(I began this in the "Winners" thread, but decided to move it to discussions.)
Pixey was curious about the steps involved in my padlock entry. I'll describe them, adding to this comment when I get the chance. I'll also try to add some pictures, along with some of the plugin settings. In a few cases my description slightly deviates from what I actually did, either because I couldn't quite remember, or to avoid confusing detours. Keep in mind this probably sounds more complicated than it was. In many cases it takes longer to describe a step than it took do do it.
First, the case -- or more specifically, the front of the case.
On a transparent canvas, I used Shapes to draw a rectangle, about twice as high as it was wide (because I knew I'd have to erase portions of the top and bottom along the way).
I centered it using Kris Vandermotten's Align Object. I also duplicated the layer, flipped it horizontally, and merged down to make sure it was truly centered, not perhaps a pixel off. It often helps with future alignment issues to have things completely centered.
I ran a (beta) plugin by Red ochre and me called EdgeShaderMJW to make the rectangle go from gray on the edges to white in the middle. Since it was taller than it was wide, there was a white vertical line where the left and right gradient met at the middle.
I used rectangular selections, along with Erase Selection, to erase the top and bottom of the rectangle, so that only the section with the vertical line remained
(Note: the whole point was to produce a symmetric gradient on the rectangle, going from gray at the left and right edges, to white in the center. There's probably an easier way to do it, but that's the method I used.)
I then ran my Texture Smoother plugin, setting the Treat Transparent Pixels as Far option. I used enough repetitions to get rid of the water-lining (caused by the black-and-white representation) , and to smoothly round the middle peak and the edges.
I again used rectangular selections, along with Erase Selection, to erase the top and bottom of the rectangle, to get rid of the rounded top and bottom.
In a separate image, I used BoltBait's Grid/Checkerboard plugin to draw a grid, with the line thickness about equal to the space between lines.
In the grid image, I made a very thin rectangular selection, the entire height of the image, that included only the horizontal lines.
I used Move Selected Pixels to stretch the rectangular selection in both directions, so I ended up with horizontal stripes across the entire image.
I applied a Gaussian Blur a couple of pixels wide to the stripes.
I copied the grid lines to the clipboard.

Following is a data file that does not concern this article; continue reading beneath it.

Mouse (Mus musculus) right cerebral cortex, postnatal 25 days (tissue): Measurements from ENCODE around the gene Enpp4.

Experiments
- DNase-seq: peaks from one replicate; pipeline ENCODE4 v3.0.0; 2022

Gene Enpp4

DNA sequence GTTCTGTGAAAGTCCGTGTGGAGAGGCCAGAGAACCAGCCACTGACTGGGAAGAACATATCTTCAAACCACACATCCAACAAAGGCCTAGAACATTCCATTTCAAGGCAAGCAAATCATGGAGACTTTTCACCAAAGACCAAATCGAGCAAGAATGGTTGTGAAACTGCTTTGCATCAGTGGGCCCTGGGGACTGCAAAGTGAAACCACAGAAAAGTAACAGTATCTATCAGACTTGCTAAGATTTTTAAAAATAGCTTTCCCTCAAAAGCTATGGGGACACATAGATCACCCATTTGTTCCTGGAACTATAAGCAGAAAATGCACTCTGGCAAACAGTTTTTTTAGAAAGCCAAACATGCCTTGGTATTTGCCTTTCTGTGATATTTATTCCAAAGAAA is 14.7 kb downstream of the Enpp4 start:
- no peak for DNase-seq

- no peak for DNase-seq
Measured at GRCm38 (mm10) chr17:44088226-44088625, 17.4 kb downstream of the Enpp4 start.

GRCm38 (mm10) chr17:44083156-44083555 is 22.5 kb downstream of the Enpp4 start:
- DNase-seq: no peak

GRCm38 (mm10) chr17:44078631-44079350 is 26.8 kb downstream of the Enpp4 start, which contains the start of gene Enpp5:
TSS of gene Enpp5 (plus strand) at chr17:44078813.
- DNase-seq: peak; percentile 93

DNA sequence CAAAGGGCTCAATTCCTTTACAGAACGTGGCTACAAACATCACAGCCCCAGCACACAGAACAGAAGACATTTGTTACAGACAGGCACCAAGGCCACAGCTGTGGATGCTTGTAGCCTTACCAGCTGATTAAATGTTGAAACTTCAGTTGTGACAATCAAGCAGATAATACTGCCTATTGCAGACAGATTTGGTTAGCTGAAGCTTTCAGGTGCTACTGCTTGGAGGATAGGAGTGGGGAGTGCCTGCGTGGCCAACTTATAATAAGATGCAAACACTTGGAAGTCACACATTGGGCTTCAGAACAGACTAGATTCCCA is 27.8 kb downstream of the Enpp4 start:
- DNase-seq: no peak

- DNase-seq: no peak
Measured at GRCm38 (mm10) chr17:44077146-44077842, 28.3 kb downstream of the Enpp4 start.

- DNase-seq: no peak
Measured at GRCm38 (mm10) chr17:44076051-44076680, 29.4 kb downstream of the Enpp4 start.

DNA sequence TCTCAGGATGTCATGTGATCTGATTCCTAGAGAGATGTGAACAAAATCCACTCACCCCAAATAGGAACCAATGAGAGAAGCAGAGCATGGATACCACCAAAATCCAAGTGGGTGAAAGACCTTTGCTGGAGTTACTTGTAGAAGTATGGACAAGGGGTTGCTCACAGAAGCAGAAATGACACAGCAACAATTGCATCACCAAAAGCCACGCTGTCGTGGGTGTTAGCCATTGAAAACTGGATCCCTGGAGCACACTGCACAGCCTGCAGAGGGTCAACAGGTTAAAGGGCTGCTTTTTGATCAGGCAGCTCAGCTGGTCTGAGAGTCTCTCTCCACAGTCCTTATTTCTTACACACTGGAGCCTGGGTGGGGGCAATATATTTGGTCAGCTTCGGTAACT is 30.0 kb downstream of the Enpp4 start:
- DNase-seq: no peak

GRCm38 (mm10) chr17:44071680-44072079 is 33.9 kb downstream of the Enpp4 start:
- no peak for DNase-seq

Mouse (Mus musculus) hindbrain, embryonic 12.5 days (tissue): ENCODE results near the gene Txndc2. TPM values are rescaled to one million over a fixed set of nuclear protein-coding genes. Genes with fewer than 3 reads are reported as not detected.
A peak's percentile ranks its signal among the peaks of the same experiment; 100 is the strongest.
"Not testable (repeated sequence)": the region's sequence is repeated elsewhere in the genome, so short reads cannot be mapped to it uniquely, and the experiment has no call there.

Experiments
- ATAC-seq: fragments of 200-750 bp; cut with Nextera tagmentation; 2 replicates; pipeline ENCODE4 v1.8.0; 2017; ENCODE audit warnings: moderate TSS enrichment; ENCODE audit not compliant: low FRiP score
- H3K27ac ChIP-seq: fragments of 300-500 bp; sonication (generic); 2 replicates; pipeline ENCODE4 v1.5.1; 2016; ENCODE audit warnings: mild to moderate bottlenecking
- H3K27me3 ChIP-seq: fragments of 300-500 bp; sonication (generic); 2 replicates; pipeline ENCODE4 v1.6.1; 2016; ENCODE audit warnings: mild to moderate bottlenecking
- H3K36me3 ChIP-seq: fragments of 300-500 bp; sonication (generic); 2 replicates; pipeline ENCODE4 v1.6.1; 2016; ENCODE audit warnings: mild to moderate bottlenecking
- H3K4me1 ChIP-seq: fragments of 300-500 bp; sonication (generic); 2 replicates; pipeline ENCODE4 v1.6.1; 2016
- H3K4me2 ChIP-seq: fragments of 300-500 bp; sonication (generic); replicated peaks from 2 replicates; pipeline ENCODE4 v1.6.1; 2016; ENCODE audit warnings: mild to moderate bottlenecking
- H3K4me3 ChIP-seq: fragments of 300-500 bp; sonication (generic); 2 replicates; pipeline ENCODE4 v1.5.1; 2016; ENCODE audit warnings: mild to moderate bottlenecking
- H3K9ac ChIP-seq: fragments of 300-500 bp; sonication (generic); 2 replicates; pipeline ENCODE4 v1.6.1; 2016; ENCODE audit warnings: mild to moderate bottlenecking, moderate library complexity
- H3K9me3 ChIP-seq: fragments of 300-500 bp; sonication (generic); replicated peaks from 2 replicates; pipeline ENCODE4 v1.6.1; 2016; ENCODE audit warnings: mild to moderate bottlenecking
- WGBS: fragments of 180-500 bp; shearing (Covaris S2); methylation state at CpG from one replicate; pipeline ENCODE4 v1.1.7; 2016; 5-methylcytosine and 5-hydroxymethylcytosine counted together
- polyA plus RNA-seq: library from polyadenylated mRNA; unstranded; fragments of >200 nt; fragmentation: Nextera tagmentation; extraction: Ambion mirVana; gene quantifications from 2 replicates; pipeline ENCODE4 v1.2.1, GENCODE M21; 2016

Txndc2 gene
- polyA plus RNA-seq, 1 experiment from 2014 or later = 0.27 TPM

I used my Texture Merger plugin with the Subtract Merge Mode to apply the stripes to rectangle, to represent the stacked metal plates of the lock case.
I wanted to add texturing to the edges of the "metal plates." I ended up using a cheap trick I kind of discovered by accident. I simply converted the 24-bit height map to a black-and-white (and therefore 8-bit) with the Texture Scaler plugin. I did so by turning off Pre-scale Heights to Entire Range and disabling Produce 24-Bit Height Map. (If I were to do it again, I might use a different method, though I think what I did turned out fairly well.)
I also wanted the case to look a little "dinged up." I produced a height map for the dings more or less as follows.
I started with an 800x800 new image.
I Inverted the color to produce an all-black canvas.
I duplicated the layer.
On the top layer, I added Noise, with Intensity 100, Color Saturation 0, and Coverage 0.50.
I used the Color Clearer to remove the black background.
In order to increase the dot size, I ran the Edge Expander with Maximum Distance 2, Fade Rate 0, Opacity Threshold 1, and Make Pixels Above Threshold Opaque disabled.
I ran Dents with the the defaults, except Refraction and Roughness each set to 25.
I merged with the black background layer.
I added Noise, with the same settings, except the Coverage increased to 10. (I'm not sure how much this step helped.)
I used the Texture Merger to Subtract this ding texture (in the clipboard) from the striped, roughened lock case. The canvas scale factor was set to 1.0, so it didn't change the size of the lock case. The clipboard scale factor was set a small value, so the size of the scratches and dings looked reasonable. I used the Brick Tiled tiling mode so I could move and scale the ding texture around without running off the edge of the texture.
I kept the unstriped, untexured version of the lock case, since I needed it for the plastic piece with the "Master" name which surrounds the bottom of the lock.
To produce this element, I selected a rectangular section at the bottom of the unstriped lock case and copied it to a new layer.
I ran the Texture Smoother for a number of iterations to round off the top and bottom edges.
I copied the new element to the clipboard.
I ran Texture Shader on the layer with the striped case, using the Maximum Blend Mode and Composite Alpha (which uses the combined alphas of the canvas and clipboard).